“Middle school ministry deserves adults who are committed for the long haul,” says Johnston when it comes to perseverance. (Johnston 2008) He offers insight that emphasizes the lasting impact of remaining in a position of leadership for a long period of time, and shares expert advice on how to make that happen. His words garner tremendous respect, as he has proven that the principles about which he writes must be true by demonstrating incredible endurance in his own ministry.
As a result of his ministry experience, Johnston lists in an alphabetical fashion, twenty-six “tips and tidbits” that he hopes will be helpful to readers who are involved in middle school ministry. Evaluation One of the things I enjoy most about Middle School Ministry Made Simple, is that while Johnston may arguably be the authority on middle school ministry, he doesn’t claim to have his field figured out. He even shares in the introduction, despite twenty-three years (twenty years upon the book’s publishing) of middle school experience, “I am not an expert. ”
This attitude of humility makes his advice in the chapter concerning leadership, in which he advises leaders to “pass the praise,” as well as the rest of his knowledge, even more authentic. Johnston’s advice on recruiting volunteers is tremendously insightful. I particularly like the way he contrasted the stereotype of an effective middle school volunteer with the list of seven key qualities he looks for in a potential ministry volunteer. While the other information in this chapter is helpful, the aforementioned comparison is the most valuable in my estimation.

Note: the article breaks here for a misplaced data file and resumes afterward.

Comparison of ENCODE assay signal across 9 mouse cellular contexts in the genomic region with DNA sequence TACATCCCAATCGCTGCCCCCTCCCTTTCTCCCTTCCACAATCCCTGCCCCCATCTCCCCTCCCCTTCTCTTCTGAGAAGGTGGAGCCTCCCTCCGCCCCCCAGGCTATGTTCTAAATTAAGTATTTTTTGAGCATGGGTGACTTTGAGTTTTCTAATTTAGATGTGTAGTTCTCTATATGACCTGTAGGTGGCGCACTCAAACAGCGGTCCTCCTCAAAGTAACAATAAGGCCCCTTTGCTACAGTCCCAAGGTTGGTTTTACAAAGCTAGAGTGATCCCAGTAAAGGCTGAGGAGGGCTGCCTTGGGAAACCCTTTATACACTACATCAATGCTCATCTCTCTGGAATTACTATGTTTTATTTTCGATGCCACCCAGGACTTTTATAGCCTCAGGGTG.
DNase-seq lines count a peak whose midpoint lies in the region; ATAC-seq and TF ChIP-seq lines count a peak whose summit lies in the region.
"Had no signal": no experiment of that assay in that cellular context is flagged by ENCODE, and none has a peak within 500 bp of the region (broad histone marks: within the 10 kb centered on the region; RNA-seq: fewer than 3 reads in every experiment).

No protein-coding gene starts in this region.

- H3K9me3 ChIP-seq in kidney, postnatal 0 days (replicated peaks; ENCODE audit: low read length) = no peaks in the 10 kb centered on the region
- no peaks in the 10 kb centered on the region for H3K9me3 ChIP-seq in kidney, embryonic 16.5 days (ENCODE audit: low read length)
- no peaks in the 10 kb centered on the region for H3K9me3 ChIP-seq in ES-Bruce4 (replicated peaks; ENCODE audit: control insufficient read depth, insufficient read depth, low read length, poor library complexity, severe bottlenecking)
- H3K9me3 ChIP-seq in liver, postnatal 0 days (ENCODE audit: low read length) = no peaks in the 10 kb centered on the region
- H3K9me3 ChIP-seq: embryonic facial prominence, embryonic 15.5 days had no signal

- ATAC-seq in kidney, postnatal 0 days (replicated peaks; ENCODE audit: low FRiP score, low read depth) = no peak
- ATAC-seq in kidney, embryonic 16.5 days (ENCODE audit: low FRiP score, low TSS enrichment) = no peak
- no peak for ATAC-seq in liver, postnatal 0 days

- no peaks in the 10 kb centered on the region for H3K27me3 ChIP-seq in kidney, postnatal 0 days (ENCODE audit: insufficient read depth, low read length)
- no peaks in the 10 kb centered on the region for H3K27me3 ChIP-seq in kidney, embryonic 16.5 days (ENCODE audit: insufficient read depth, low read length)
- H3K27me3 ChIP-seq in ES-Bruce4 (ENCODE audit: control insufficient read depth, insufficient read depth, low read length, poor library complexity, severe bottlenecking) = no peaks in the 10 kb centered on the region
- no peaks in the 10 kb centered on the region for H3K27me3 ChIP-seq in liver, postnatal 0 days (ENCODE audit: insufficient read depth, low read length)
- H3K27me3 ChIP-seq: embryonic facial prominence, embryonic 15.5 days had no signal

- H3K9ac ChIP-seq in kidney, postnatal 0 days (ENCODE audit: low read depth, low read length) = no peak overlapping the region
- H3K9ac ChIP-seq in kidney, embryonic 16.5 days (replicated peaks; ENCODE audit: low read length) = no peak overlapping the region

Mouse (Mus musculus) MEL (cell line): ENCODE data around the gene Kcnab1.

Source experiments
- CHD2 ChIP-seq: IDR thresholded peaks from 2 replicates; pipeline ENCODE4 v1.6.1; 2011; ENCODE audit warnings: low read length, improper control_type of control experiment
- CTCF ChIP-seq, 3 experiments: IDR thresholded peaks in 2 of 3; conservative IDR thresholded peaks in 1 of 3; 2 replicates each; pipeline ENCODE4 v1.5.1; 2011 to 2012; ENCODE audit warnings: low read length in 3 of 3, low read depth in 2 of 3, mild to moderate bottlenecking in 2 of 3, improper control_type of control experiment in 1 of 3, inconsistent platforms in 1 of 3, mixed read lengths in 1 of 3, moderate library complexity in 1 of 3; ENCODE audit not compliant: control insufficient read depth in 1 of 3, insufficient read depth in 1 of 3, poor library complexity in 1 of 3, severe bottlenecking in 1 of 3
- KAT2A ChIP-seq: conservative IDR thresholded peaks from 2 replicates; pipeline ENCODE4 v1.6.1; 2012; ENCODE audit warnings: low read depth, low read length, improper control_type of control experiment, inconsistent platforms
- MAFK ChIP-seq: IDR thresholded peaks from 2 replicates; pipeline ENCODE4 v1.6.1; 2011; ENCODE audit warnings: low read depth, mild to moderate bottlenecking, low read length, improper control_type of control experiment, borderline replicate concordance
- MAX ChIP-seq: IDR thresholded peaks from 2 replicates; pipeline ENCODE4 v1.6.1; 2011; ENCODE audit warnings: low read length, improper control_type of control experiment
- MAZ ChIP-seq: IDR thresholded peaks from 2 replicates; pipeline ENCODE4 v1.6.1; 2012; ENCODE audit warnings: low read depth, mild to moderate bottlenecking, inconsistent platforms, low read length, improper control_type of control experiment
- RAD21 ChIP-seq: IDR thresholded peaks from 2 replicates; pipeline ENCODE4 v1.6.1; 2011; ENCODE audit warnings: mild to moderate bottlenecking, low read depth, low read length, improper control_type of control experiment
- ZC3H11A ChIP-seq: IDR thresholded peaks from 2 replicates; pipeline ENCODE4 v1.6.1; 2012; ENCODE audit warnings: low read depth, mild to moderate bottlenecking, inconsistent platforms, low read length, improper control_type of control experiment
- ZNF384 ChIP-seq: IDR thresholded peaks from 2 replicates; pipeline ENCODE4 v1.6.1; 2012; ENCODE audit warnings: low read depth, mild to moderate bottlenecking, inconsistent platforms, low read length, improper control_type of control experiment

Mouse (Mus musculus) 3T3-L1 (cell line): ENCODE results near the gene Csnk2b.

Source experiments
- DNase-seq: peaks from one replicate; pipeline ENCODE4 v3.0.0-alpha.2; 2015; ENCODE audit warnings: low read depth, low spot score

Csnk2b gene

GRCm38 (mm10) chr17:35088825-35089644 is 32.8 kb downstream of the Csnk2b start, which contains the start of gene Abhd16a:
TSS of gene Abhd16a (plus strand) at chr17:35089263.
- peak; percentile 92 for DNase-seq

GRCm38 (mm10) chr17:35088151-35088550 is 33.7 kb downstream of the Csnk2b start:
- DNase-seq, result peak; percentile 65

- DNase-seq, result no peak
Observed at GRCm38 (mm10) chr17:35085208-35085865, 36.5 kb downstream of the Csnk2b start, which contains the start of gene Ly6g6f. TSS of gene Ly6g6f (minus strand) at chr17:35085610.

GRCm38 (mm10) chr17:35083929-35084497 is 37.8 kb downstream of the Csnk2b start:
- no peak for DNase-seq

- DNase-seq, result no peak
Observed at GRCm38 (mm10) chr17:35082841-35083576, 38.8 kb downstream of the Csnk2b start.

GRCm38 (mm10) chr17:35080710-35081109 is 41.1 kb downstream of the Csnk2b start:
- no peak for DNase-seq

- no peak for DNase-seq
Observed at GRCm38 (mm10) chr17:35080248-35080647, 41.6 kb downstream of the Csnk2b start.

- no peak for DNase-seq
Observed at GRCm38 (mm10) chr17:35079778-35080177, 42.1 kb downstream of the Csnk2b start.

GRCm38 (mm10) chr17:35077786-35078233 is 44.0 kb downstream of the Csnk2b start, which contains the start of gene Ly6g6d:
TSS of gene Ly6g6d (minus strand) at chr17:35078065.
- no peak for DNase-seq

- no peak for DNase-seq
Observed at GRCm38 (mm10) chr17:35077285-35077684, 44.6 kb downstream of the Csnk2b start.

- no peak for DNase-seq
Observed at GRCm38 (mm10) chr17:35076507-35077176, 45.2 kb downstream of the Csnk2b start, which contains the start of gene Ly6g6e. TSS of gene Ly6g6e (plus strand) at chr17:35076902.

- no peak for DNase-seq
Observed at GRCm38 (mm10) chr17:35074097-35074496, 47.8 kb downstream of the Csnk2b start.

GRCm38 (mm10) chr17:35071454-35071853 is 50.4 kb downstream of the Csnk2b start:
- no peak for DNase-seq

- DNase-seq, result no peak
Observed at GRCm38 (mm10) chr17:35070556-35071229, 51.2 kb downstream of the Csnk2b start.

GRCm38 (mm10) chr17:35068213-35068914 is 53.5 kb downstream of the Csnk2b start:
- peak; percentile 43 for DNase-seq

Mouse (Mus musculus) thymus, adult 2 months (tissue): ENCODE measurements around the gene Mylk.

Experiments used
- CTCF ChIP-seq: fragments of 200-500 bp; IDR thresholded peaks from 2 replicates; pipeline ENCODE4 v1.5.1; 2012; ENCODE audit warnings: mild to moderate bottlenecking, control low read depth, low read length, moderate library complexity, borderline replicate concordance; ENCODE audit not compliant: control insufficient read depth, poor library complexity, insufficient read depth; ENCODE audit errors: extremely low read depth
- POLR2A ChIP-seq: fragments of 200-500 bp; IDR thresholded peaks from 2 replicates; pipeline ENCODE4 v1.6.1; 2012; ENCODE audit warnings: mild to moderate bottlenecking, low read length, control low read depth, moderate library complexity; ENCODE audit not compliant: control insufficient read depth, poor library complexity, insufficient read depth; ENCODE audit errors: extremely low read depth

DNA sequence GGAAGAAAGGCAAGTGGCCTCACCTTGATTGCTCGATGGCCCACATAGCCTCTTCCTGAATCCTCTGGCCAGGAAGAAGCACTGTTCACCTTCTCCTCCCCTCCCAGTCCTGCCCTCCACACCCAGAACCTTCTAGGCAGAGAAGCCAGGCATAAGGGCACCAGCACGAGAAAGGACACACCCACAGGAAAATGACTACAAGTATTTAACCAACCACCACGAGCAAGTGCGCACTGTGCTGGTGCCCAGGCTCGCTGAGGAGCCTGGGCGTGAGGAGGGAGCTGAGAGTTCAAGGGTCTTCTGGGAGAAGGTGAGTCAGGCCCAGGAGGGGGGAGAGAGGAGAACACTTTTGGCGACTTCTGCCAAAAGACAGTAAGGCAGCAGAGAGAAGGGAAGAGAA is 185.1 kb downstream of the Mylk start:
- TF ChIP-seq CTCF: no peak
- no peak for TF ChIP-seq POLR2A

I 6 think people do have a stereotype of what a middle school volunteer should look like or how they should act. Unfortunately many outstanding volunteers are missed because they don’t meet expectations, while others are recruited based on faulty ideals who may not be the best for the students or the ministry team.
Johnston’s handling of partnership with parents is not the strength of this book. I felt like he treated the issue as a necessary evil, but not an area of ministry focus. He emphasizes that parents are a part of the equation and so we should be involved with them. However I don’t get the impression that Kurt’s idea of partnership with parents is about strengthening the family as the primary disciple makers of students, as much as it is about leveraging their contributions to one’s ministry.
The strength of this book is Johnson’s time proven expertise, and ability to convey his experience in ministry in a way that is helpful to other middle school ministry workers. I believe that this book should be on the shelf of everyone who serves in middle school ministry, regardless of tenure of ministry. Five new things that I have learned from this work that I will apply in my future strategy are: 1. A key part of empowering others is allowing them to make decisions. 2. Develop accountability to encourage longevity. 3. Not every opportunity is a good opportunity for me. Just say no.
Three new things I can do today in the area of personal student development are: 1.Develop a presence on the local school campus. 2. Too many rules can be a hindrance. Focus on respect for others. 3. Develop a system of teaching topics that will guide students through middle school/ Some questions this book raised that I would like to discuss in class are: 1. Once a leader is aware that a volunteer is not going to work out, how does one remove 7 him or her from service without damaging the relationship?
2. What is the balance between strengthening the influence of the home and strengthening the programs of the church through student ministry? 8 Bibliography Doug Fields.
Katie Edwards is coming to SLC2011. 2011. http://www. dougfields. com/katie-edwards-is-coming-to-slc2011/ (accessed 10 7, 2011). Johnston, Kurt. Middle School Ministry Made Simple. Cincinatti, OH: Standard Publishing, 2008. Oestreicher, Mark. The Youth Cartel. 8 8, 2011. http://whyismarko. com/2011/kurt-johnston-offers-5-reasons-hes-excited-for-the-middle-school- ministry-campference/ (accessed 10 7, 2011). Simply Youth Ministry. http://www. youthministry. com/user/kurt-johnston (accessed 10 7, 2011). Stier, Greg. Outbreak! Creating a Contagious Youth Ministry Through Viral Evangelism. Chacago, IL: Moody Press, 2002.